While certain projects are highly technology-driven, with equipment and specialist skills not abundantly available, in order to legitimise real value, the balance of traditional procurement and construction works should be made available for local participation. In particular, focus should be placed on local qualifying SMMEs, to ensure when the project is conceived and procurement occurs there are opportunities for the community. wherever possible, if immediately unavailable, parties should consider nurturing new businesses in the area to provide necessary services and pave a path for future opportunities, e.g., setting up a new fencing contractor if one does not exist already.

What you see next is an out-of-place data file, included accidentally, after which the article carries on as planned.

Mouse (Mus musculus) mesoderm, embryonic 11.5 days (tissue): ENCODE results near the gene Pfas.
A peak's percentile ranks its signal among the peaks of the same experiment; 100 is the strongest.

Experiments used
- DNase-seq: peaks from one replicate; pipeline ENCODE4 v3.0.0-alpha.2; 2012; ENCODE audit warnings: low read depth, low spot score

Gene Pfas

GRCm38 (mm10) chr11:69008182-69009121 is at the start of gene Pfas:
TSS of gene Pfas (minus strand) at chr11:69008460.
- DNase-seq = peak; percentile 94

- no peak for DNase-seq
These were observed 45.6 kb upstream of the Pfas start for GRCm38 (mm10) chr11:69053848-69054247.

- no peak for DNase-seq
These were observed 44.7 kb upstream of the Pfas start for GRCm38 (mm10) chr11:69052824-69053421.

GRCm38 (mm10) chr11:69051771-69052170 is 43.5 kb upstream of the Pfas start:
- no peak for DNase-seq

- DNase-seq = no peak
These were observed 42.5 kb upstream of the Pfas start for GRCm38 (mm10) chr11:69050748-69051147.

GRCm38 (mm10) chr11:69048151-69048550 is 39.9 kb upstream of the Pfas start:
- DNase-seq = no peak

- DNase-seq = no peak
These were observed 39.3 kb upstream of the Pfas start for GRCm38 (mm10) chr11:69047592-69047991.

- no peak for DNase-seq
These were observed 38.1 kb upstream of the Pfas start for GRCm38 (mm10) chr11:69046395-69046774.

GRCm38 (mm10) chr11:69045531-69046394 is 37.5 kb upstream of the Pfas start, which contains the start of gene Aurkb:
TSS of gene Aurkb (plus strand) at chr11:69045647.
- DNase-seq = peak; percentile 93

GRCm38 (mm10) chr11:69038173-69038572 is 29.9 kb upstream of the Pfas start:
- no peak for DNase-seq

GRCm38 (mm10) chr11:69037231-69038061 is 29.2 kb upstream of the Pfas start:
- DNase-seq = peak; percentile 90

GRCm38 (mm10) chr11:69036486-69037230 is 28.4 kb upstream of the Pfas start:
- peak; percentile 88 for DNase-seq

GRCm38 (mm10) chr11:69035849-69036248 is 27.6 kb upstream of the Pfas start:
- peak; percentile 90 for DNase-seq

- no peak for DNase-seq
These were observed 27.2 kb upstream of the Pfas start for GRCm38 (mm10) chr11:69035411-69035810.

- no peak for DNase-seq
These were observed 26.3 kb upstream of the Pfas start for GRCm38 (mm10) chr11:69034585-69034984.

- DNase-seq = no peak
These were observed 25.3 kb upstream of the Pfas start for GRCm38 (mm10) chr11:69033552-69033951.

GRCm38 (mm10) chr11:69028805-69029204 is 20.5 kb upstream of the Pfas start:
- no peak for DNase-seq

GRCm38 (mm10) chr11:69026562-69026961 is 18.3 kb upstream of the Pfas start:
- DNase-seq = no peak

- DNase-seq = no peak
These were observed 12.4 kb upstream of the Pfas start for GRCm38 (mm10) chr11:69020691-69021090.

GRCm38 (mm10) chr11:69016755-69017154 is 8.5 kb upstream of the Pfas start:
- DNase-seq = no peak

Early engagement is key. This can be through many forums, with community liaison officers often playing this role, but ultimately in order for real opportunities to be facilitated, and expectations managed, the individual or forum must be credible. Attention should be paid to regional nuances, with an understanding of particular local issues, constraints and even language barriers. This structure can facilitate proper engagements with the local community, convey information and manage expectations.
Managing expectations is critical, as sometimes expectations of the local benefits are completely disproportionate to what is actually available. Also, if a project requires bringing in certain specialist skills that are not locally available, this needs to be made clear. Ideally, in such situations, developers should consider whether opportunities can be made available within the community to develop these skills, even if this does not have a direct benefit to the project. But bringing in external labour and employing it at below prescribed minimum rates would generate a legitimate grievance among the local community and should be called out.